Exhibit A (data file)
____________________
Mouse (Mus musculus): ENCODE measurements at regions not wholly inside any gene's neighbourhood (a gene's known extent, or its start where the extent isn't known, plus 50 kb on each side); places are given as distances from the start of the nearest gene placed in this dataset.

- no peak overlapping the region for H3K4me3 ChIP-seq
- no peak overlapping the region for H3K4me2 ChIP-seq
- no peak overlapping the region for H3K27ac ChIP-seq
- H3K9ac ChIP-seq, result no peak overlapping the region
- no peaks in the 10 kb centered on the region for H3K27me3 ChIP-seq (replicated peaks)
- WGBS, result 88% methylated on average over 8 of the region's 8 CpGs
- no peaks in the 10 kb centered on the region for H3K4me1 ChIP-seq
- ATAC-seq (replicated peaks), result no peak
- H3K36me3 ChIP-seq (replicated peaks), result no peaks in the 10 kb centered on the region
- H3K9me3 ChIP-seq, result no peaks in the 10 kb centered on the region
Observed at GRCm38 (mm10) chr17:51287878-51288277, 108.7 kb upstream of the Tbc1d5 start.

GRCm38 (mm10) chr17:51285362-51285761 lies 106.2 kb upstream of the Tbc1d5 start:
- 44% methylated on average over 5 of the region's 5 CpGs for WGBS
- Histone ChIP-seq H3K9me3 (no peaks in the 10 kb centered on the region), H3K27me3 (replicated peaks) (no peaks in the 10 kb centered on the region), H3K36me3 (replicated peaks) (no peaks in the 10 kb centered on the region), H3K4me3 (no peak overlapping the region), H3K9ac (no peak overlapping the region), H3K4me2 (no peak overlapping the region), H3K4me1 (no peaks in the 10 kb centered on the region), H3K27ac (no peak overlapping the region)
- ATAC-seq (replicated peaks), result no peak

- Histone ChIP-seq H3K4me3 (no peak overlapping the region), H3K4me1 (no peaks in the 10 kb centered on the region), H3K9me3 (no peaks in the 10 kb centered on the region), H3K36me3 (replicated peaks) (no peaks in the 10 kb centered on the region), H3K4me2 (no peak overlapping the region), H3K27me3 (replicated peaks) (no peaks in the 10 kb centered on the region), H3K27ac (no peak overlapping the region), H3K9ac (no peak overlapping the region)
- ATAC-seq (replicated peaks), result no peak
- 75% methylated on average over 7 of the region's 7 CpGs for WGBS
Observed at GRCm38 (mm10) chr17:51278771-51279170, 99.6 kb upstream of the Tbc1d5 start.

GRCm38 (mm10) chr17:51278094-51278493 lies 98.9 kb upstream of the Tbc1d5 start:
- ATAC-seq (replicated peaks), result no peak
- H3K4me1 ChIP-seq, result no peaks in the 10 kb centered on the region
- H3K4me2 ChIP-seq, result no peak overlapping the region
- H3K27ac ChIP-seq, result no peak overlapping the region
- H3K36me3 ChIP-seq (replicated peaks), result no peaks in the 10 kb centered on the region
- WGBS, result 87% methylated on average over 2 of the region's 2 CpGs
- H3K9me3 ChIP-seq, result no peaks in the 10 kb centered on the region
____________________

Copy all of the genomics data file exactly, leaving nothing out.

Mouse (Mus musculus): ENCODE measurements at regions not wholly inside any gene's neighbourhood (a gene's known extent, or its start where the extent isn't known, plus 50 kb on each side); places are given as distances from the start of the nearest gene placed in this dataset.

- no peak overlapping the region for H3K4me3 ChIP-seq
- no peak overlapping the region for H3K4me2 ChIP-seq
- no peak overlapping the region for H3K27ac ChIP-seq
- H3K9ac ChIP-seq, result no peak overlapping the region
- no peaks in the 10 kb centered on the region for H3K27me3 ChIP-seq (replicated peaks)
- WGBS, result 88% methylated on average over 8 of the region's 8 CpGs
- no peaks in the 10 kb centered on the region for H3K4me1 ChIP-seq
- ATAC-seq (replicated peaks), result no peak
- H3K36me3 ChIP-seq (replicated peaks), result no peaks in the 10 kb centered on the region
- H3K9me3 ChIP-seq, result no peaks in the 10 kb centered on the region
Observed at GRCm38 (mm10) chr17:51287878-51288277, 108.7 kb upstream of the Tbc1d5 start.

GRCm38 (mm10) chr17:51285362-51285761 lies 106.2 kb upstream of the Tbc1d5 start:
- 44% methylated on average over 5 of the region's 5 CpGs for WGBS
- Histone ChIP-seq H3K9me3 (no peaks in the 10 kb centered on the region), H3K27me3 (replicated peaks) (no peaks in the 10 kb centered on the region), H3K36me3 (replicated peaks) (no peaks in the 10 kb centered on the region), H3K4me3 (no peak overlapping the region), H3K9ac (no peak overlapping the region), H3K4me2 (no peak overlapping the region), H3K4me1 (no peaks in the 10 kb centered on the region), H3K27ac (no peak overlapping the region)
- ATAC-seq (replicated peaks), result no peak

- Histone ChIP-seq H3K4me3 (no peak overlapping the region), H3K4me1 (no peaks in the 10 kb centered on the region), H3K9me3 (no peaks in the 10 kb centered on the region), H3K36me3 (replicated peaks) (no peaks in the 10 kb centered on the region), H3K4me2 (no peak overlapping the region), H3K27me3 (replicated peaks) (no peaks in the 10 kb centered on the region), H3K27ac (no peak overlapping the region), H3K9ac (no peak overlapping the region)
- ATAC-seq (replicated peaks), result no peak
- 75% methylated on average over 7 of the region's 7 CpGs for WGBS
Observed at GRCm38 (mm10) chr17:51278771-51279170, 99.6 kb upstream of the Tbc1d5 start.

GRCm38 (mm10) chr17:51278094-51278493 lies 98.9 kb upstream of the Tbc1d5 start:
- ATAC-seq (replicated peaks), result no peak
- H3K4me1 ChIP-seq, result no peaks in the 10 kb centered on the region
- H3K4me2 ChIP-seq, result no peak overlapping the region
- H3K27ac ChIP-seq, result no peak overlapping the region
- H3K36me3 ChIP-seq (replicated peaks), result no peaks in the 10 kb centered on the region
- WGBS, result 87% methylated on average over 2 of the region's 2 CpGs
- H3K9me3 ChIP-seq, result no peaks in the 10 kb centered on the region